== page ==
While writing the above and making the refactoring, I realized that the sample source has a rather subtle bug in it. The text is sent when the textField’s editingDidEnd event emits which happens when the field resigns first responder status. Tapping the send button or return on the keyboard causes the field to resign, but the field will also resign when some other view controller is presented (which would happen when the user taps one of the other buttons on the screen.) This surprising behavior slipped through the original sample because of the indirectness of the code. Do we really want to send whatever text is in the field whenever the keyboard drops? Not likely. Do we really want the keyboard to drop every time the user sends text? Also not likely.

Inlining All the Things!

You might have noticed that I’m doing a lot of inlining of functions in the main view controller. Let’s take a break from the hard stuff and inline all the functions that are only called once and only in an already existing closure. We will keep createSession() and insert(transcript:) for now since they are referenced from multiple places, but the rest of the private functions are going away.

Removing Nested Subscribes: `browseForPeers`

Seeing a disposeBag referenced inside a subscribe closure is a sure sign that we have some inapproprate nesting. I’ll start at the top and deal with the chain that presents the MCBrowserViewController.

Extracting the UIAlertController Presentation

What happens when the sendPhotoButton is tapped? The first bit is easy, request authorization, but then we get into this massive bind closure. We know what happens inside that closure because we have run the program an know what needs to happen, but reading it is not very obvious. It creates and presents an action sheet to get configuration parameters for the image picker, then creates and presents the image picker to get the user’s image, then switches to a background thread to save the image and send it to the session container, then switches back to the main thread to insert the generated transcript into the table view. That’s entirely too much work for one closure.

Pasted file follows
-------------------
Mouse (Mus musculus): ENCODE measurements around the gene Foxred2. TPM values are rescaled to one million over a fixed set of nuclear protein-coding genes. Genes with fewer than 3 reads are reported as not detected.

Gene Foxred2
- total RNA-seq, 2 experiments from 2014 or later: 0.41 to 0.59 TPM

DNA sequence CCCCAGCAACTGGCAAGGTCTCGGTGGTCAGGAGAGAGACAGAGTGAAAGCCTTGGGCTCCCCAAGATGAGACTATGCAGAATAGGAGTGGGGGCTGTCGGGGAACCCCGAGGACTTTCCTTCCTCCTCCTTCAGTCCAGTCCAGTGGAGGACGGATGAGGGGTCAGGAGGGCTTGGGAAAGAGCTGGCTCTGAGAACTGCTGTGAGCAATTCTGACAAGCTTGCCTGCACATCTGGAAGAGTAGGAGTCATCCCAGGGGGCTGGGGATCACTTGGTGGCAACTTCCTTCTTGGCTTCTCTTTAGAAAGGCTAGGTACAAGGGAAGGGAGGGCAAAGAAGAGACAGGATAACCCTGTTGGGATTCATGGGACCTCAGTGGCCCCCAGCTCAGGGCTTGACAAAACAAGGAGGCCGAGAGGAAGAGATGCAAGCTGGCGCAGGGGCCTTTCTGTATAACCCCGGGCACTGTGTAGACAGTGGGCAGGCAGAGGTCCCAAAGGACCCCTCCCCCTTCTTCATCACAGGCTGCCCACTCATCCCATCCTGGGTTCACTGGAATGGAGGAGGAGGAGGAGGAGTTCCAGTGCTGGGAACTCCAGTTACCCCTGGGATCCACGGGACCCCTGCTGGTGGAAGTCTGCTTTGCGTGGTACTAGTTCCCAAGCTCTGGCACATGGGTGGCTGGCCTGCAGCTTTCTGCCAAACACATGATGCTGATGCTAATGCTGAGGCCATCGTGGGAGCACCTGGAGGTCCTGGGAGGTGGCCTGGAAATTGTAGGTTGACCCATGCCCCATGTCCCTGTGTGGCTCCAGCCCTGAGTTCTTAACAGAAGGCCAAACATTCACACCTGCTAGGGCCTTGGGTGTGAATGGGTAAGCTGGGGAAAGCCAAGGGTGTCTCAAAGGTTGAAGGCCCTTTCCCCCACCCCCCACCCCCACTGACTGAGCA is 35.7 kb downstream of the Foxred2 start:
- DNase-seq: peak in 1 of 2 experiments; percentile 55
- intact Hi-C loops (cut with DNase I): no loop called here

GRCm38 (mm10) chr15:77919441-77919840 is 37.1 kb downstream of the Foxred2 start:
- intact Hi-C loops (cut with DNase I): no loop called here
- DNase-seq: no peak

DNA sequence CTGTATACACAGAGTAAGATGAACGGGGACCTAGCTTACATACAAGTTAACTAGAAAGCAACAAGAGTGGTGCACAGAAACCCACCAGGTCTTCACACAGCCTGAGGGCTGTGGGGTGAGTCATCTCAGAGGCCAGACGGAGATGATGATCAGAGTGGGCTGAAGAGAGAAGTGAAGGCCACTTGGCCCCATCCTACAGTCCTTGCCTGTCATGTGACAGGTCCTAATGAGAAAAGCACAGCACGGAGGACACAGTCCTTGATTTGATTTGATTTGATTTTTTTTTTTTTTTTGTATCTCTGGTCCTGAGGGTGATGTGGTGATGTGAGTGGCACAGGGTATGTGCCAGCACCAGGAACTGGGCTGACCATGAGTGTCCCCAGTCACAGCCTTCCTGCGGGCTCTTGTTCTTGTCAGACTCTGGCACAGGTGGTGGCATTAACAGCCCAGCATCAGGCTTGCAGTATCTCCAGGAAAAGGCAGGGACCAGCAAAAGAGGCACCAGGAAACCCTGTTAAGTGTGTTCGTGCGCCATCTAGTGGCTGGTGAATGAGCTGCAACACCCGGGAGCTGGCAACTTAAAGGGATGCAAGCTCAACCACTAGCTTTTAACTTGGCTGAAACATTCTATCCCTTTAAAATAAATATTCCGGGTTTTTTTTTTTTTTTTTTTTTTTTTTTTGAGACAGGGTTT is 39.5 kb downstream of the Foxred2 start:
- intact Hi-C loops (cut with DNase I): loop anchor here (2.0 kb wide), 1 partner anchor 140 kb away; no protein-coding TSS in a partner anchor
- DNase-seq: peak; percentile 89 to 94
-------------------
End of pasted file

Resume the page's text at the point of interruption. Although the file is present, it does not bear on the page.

Extracting the UIImagePickerController Presentation

This will be the third view controller that we have presented so it should be pretty obvious what’s going on here. I also cleaned up the UIAlertController presentation closure a bit.

Un-nesting `didFinishPickingMediaWithInfo`

The next step is small but highly instructive so I am giving it its own commit. Whenever you see a bind/subscribe where the first thing that happens within it is another bind/subscribe, you know a simple flatMap wrap like what I do in this commit is the right choice. Always keep an eye out for this sort of code.

Taking Advantage of RxSwift Async Abilities

With the above, we have gotten rid of all the nested binds but there’s still a lot of code in that bind closure. It dismisses the image picker, switches to a background thread to save and send the image then switches back to the foreground thread to insert the image into the tableView. Surely we can do more here…

Epilogue: What’s Left?

There’s certainly more that can be done! I haven’t wrapped the table view’s data for example. Also, I could re-architect the code to use a MVVM approach rather than its current ad-hoc setup. Lastly, I have separated some logic out of the main view controller but I didn’t add the tests yet.

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Daniel Tartaglia

Daniel Tartaglia

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I started programming as a hobby in the late ’70s and professionally in the late ’90s. I’ve been writing iOS apps since 2010 and using RxSwift since 2015.